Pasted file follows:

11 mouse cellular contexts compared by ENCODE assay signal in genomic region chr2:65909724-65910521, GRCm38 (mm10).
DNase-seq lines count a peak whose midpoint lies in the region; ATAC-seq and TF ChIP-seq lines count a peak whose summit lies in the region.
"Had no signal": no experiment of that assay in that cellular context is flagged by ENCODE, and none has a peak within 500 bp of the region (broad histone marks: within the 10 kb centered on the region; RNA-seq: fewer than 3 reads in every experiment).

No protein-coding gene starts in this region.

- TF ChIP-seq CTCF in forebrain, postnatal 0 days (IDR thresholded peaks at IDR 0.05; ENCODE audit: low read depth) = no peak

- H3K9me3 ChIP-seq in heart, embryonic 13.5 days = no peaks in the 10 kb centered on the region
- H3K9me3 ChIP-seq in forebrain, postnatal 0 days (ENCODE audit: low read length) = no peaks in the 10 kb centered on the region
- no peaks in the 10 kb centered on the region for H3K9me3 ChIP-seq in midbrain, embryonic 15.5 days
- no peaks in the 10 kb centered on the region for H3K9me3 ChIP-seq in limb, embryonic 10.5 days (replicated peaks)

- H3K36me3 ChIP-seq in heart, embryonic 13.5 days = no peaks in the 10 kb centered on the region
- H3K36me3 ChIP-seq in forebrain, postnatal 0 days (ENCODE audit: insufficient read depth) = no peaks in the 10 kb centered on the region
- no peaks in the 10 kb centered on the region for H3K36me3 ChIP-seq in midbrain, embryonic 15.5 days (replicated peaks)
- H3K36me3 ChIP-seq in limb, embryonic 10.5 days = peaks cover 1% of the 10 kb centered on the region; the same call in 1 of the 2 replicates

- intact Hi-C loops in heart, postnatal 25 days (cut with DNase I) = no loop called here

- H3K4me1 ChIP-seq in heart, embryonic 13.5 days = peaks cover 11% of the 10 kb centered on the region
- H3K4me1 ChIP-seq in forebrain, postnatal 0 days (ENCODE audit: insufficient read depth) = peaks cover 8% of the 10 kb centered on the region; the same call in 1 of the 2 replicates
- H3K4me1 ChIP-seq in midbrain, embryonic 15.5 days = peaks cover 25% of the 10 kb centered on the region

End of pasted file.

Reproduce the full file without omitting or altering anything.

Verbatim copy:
11 mouse cellular contexts compared by ENCODE assay signal in genomic region chr2:65909724-65910521, GRCm38 (mm10).
DNase-seq lines count a peak whose midpoint lies in the region; ATAC-seq and TF ChIP-seq lines count a peak whose summit lies in the region.
"Had no signal": no experiment of that assay in that cellular context is flagged by ENCODE, and none has a peak within 500 bp of the region (broad histone marks: within the 10 kb centered on the region; RNA-seq: fewer than 3 reads in every experiment).

No protein-coding gene starts in this region.

- TF ChIP-seq CTCF in forebrain, postnatal 0 days (IDR thresholded peaks at IDR 0.05; ENCODE audit: low read depth) = no peak

- H3K9me3 ChIP-seq in heart, embryonic 13.5 days = no peaks in the 10 kb centered on the region
- H3K9me3 ChIP-seq in forebrain, postnatal 0 days (ENCODE audit: low read length) = no peaks in the 10 kb centered on the region
- no peaks in the 10 kb centered on the region for H3K9me3 ChIP-seq in midbrain, embryonic 15.5 days
- no peaks in the 10 kb centered on the region for H3K9me3 ChIP-seq in limb, embryonic 10.5 days (replicated peaks)

- H3K36me3 ChIP-seq in heart, embryonic 13.5 days = no peaks in the 10 kb centered on the region
- H3K36me3 ChIP-seq in forebrain, postnatal 0 days (ENCODE audit: insufficient read depth) = no peaks in the 10 kb centered on the region
- no peaks in the 10 kb centered on the region for H3K36me3 ChIP-seq in midbrain, embryonic 15.5 days (replicated peaks)
- H3K36me3 ChIP-seq in limb, embryonic 10.5 days = peaks cover 1% of the 10 kb centered on the region; the same call in 1 of the 2 replicates

- intact Hi-C loops in heart, postnatal 25 days (cut with DNase I) = no loop called here

- H3K4me1 ChIP-seq in heart, embryonic 13.5 days = peaks cover 11% of the 10 kb centered on the region
- H3K4me1 ChIP-seq in forebrain, postnatal 0 days (ENCODE audit: insufficient read depth) = peaks cover 8% of the 10 kb centered on the region; the same call in 1 of the 2 replicates
- H3K4me1 ChIP-seq in midbrain, embryonic 15.5 days = peaks cover 25% of the 10 kb centered on the region